My New Secret Weapon: Manuscript Workshops

20150209_BAS_My Manuscript Workshops
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If I ever manage to publish a book in English, the list of names on my thank-you page will be longer than a Leonard Cohen song, that much is already evident. But at this point, I actually believe I will manage to get a novel or two out there—because I have a wonderful support team of fellow writers and readers in my current manuscript workshops.

Regular readers of this blog probably know that I am currently working on the English adaptation of a novel I launched in German last fall, titled WHEN IF NOT NOW. At the same time I have started to work on my first original English novel and I am about 80 pages in. As the title has been changing about once a month, I’ll call it Project 2 for the time being.

What makes the first project so tricky is that as I am transferring the original story from Frankfurt to Seattle, so my characters are suddenly no longer German, but American—and have to show culture-appropriate behavior. And there are many more differences than you might think, starting from air kisses (Europeans do, Americans don’t) to what to give a good friend for her birthday.

The first draft was completed pretty quickly, but I was slow in getting back to it, knowing how much rewriting this project still required. And impatient as I am, rewriting is something I don’t enjoy too much. So I put it off for a while and got started on Project 2. I’ve had a few short pieces in English published in the past few months, but writing an entire novel in a second language is a different matter, I tell you.

So I decided to get myself some help, for both of these projects.

As regards WHEN IF NOT NOW, my plan is to turn the first draft into a decent manuscript by spring so that I can go ahead and hire an editor. This is usually the stage when I also ask a few people to be beta readers. The next step is incorporating the changes of the pro and the readers’ feedback—and the manuscript is pretty much ready to be pitched or published. (I haven’t decided which way to go yet.)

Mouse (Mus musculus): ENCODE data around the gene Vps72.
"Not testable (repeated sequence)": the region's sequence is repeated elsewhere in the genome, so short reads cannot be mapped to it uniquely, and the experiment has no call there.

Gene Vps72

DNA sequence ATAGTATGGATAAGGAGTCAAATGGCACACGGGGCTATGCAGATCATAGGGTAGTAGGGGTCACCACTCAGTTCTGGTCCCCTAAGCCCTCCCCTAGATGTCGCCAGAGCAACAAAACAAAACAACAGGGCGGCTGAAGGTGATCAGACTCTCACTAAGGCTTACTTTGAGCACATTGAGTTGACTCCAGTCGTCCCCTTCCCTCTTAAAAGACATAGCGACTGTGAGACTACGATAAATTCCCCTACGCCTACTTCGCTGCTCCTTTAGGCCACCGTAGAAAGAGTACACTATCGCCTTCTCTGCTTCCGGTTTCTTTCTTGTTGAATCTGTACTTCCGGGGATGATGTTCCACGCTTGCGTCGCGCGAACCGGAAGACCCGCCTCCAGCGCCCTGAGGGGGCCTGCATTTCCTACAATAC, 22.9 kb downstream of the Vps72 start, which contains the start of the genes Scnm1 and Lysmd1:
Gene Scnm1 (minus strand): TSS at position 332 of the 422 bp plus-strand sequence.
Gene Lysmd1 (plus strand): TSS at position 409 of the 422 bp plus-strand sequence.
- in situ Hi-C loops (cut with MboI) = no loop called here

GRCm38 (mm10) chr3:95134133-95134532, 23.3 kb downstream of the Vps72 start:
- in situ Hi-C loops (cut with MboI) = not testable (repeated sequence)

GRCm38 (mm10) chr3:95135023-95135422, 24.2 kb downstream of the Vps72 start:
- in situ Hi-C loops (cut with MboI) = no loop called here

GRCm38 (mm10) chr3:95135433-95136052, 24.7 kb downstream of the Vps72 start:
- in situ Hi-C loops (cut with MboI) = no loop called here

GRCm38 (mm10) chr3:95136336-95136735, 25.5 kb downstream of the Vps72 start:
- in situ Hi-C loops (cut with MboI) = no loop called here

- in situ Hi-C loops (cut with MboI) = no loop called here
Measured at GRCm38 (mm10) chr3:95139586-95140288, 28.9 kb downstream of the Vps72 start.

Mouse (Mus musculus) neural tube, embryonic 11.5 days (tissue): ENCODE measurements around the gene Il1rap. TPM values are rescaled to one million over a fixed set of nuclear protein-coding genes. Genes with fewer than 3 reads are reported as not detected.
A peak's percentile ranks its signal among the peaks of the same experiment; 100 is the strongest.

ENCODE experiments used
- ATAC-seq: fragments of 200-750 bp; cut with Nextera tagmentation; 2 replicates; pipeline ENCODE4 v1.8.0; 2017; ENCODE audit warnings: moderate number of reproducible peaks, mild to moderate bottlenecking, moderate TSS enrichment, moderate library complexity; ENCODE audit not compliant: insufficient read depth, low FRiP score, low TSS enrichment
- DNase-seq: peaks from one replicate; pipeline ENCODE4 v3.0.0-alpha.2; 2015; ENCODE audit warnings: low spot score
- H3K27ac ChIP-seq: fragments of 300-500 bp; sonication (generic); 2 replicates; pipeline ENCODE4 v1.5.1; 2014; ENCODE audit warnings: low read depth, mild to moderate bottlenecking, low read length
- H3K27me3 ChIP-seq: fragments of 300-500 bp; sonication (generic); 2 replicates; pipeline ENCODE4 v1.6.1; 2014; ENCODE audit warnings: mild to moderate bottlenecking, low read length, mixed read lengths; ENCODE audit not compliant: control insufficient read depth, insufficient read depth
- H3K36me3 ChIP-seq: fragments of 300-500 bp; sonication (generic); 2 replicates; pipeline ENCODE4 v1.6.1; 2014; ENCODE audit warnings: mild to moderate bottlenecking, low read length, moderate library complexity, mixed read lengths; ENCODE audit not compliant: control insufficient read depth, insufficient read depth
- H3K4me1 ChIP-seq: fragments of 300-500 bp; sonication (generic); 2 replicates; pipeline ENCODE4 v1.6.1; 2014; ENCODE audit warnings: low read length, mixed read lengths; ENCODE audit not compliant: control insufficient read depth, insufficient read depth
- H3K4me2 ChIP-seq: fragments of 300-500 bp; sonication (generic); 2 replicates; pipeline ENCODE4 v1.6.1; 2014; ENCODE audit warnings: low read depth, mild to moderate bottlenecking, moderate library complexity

This time around, considering the special situation, I decided to add another step to the process: a manuscript workshop accompanying my writing of the second draft. So I asked a few girlfriends to be my ‘alpha readers’, giving me feedback chapter by chapter as I work along.

We have made our way about halfway through the book, discussing what does and what doesn’t work for an American audience over dinner and drinks, and this setup has proven so helpful I might stick with it for future projects. Plus, getting together with friends and talking about characters and storylines is just great fun. Every time I come home from one of these meetings, I feel totally inspired and usually go right back to editing—a task I usually despise, at least as far as my own manuscripts are concerned.

What I love, however, is doing development edits for other people’s works. (I am actually a trained editor, in case you should wonder.) So I decided to set up another manuscript workshop with friends: a peer review. So every week, I get together with one or two fellow writers, providing comments on the pages of their manuscript I have read the week before and receiving their feedback on my latest chapter in return.

If one of us feels they need more time to discuss an issue, they can ask for a one-hour slot during our two-hour meetings to go into greater depth. It’s my turn at our next get-together to discuss the outline of Project 2 so that I can drive both projects to completion pretty much at the same time.

Sounds ambitious, I know, but I am sure with the great support team I have built I will get it done. Here’s to a productive 2015!

Olivia de Winter is most of all an avid writer and reader. Though she likes to consider herself a cosmopolitan, she is quite European - or German, to be honest - in many respects.

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